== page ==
What are these structures? Theres a curious human scale to them. Almost everyone is secretly disappointed with stonehenge, coming up to it, it doesn’t tower like a monument is supposed to. These tunnel tombs, here for maybe four thousand years, are like a magic trick. At once entirely human scaled - you duck to enter like a wendy house something almost impossibly old. Theres a feeling of connection almost intimacy - not walking through the grand halls of the dead but sheltering as I did from the rain at Las Verdes in Guernsey.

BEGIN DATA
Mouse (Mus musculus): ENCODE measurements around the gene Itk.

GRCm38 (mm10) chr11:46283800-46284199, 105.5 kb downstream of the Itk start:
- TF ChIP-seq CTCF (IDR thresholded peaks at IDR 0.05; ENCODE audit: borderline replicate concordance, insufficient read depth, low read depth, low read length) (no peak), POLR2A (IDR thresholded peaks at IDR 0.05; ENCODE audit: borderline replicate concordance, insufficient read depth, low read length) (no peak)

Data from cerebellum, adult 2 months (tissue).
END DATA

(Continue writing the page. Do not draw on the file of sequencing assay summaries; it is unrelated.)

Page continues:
We look at them from the wrong end of the telescope - from the atom bomb back not from the red bead forward. They aren’t, except by some instinct to pile stones ever higher, some practice effort for a ziggurat, but the ossification of something from before - a tent or wooden longhouse. The kind of structure our highly mobile mesolithic foremothers strode across the still walkable ridge of Lyonesse with. Some instinct to defy death or rising water, to make a place to return to, to own or tend and mark out, made them do something new in the world - make an immortal thing. Maybe as the land shrunk and waters rose and the generous walkable plains were cut through with marsh and water a similar urge struck us, to divide up into our own islands, to pile high away from the tide. To be immortal.